Flexibility is essential, agrees Airbus's Dickie, who says airlines are less interested in a "predetermined menu". He describes the US airline industry as "a broken model" and says airframers need to be ready to help airlines "fix the model" from a maintenance cost and technical support perspective.

With the exception of certain aspects of GoldCare, Airbus and Boeing share "one key point of consistency" in that they will "not try to do everything themselves" because it is not cost effective and the airframers do not have the skill sets to support those endeavours, says ST Aero's Tay.

As the two largest commercial airframers continue to evolve their maintenance support strategies, regional aircraft manufacturers are also broadening the field with more integrated offerings for the commercial sector. Boeing's Avery says he would not be surprised if Bombardier or Embraer offer similar programmes to GoldCare. "I think it can be and probably will be adapted for regionals."

There is already evidence that this is happening. Bombardier is planning to leverage its experience in providing cost-by-the-hour programmes for business jets to grow its newly announced Q400 component repair and exchange programme, which boasts three key offerings - component repair for unscheduled maintenance, whereby operators send in their part and Bombardier takes care of its repair and return delivery access to an exchange pool of rotables and a satellite pool at an operator's home base.

The Canadian airframer would be prepared to offer a similar total support programme agreed between Airbus and Skybus should the need arise. "[Whether] another Skybus comes along and wants that capability in our new product [such as the CSeries] remains to be seen. But, if so, it's our obligation to find a way to make that work for both Bombardier and the customer," says Mike Kanaley, vice-president and general manager of fleet management and service programmes for Bombardier's services division. "We also don't pretend that it's all going to be performed by Bombardier. We'd leverage our supplier networksand if that works for the customer that works for us."

With specific respect to the proposed 110/130-seat CSeries, the manufacturer is taking a much more comprehensive approach to fleet management than it has in the past. Discussions with Bombardier's owned service centres and authorised service facilities "are just happening now", but the CSeries programme is expected to be inclusive of elements like parts pooling and rotables management.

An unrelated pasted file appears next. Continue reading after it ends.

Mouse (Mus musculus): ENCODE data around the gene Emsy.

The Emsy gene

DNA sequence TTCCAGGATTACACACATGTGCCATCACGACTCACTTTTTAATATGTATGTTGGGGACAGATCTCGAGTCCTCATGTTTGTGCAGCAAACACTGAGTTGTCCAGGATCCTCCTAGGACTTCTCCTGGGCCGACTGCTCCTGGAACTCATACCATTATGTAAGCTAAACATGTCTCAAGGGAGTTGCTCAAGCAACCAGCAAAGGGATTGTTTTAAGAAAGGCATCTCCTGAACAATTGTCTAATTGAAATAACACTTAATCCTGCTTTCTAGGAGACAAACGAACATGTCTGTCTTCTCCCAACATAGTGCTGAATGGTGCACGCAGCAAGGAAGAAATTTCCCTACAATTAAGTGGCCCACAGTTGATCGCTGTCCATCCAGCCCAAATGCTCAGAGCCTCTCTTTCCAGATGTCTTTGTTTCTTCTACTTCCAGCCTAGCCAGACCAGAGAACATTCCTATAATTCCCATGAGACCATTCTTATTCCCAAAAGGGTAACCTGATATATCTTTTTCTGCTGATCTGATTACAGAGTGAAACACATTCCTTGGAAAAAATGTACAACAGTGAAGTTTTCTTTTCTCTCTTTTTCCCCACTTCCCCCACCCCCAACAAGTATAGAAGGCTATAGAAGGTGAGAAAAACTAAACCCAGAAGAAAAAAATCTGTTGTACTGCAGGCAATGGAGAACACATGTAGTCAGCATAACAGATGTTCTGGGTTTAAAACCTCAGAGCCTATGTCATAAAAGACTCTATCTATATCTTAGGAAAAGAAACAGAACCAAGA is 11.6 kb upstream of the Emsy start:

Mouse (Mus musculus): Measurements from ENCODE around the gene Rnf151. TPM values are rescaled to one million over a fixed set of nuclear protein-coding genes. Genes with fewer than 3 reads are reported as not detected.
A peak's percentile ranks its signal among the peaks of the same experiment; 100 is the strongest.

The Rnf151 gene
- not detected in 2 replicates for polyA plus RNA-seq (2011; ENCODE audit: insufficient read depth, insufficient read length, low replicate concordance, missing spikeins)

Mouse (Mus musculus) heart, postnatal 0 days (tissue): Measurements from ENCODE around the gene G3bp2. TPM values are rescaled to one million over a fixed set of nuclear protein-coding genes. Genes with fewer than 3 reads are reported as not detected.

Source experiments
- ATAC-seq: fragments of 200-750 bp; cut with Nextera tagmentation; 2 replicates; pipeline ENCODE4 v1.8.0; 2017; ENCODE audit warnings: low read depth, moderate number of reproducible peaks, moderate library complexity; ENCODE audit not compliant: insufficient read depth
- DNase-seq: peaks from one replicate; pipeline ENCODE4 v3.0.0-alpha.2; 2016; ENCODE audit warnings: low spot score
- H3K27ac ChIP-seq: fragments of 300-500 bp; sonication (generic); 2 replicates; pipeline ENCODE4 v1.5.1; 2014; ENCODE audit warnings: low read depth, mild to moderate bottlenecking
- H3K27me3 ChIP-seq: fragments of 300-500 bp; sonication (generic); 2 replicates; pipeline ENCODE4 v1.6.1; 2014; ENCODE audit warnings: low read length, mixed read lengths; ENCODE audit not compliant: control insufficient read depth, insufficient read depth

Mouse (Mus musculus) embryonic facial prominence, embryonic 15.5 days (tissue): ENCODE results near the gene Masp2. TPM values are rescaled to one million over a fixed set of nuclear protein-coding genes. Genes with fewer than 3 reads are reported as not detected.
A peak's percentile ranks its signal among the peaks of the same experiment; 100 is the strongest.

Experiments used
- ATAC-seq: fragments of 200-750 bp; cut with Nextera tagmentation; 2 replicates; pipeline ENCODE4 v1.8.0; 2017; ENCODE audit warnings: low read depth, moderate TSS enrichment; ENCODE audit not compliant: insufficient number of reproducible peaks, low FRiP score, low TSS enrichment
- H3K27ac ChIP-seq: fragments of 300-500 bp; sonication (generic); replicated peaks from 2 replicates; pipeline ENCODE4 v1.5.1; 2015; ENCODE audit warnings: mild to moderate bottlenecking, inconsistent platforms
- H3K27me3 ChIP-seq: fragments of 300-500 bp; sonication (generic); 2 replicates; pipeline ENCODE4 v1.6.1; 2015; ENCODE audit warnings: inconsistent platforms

EXPANDED SERVICES

It could be expanded "on the basis of what we do now in the way of service and support for maintenance, maintenance planning, or other elements to be able to customise a service offering for each of our customers to satisfy what they want to do in-house versus what they want engaged on a contract basis", says Kanaley. He also notes that once you have aligned the supply chain and service delivery network, "it has the potential to be back-fitted into certainly the existing product lines".

Bombardier's rival Embraer is also open to delivering support in a variety of ways. It provides maintenance services for its E-Jets family either through its own facilities, such as the Embraer Aircraft Maintenance Services centre in Nashville, Tennessee, or through partially owned centres such as its OGMA facility in Portugal. The Brazilian company's strategic view is that the airframer must make it "easy and cheap for the operator to fly the airplane", says Embraer vice-president aircraft maintenance services Evandro Braga.

As the number of E-Jets operators continues to grow in larger developing markets, particularly Asia, Embraer is starting to craft its strategy of customer support in those regions. Braga says the airframer will formalise its plan forE-Jets support in Asia in about a year either by opening its own maintenance centre or through partnerships. With the level of demand and growth in that market, especially in China, Braga says: "We have to do something there."

While offering total support packages for components and airframes might take a manufacturer beyond its traditional role of simply designing and building airframes, the positive return comes in two forms, Braga says. Firstly, additional profits are generated. Secondly, as an airframer supplies quality maintenance at an attractive cost, "that will help sell the aircraft".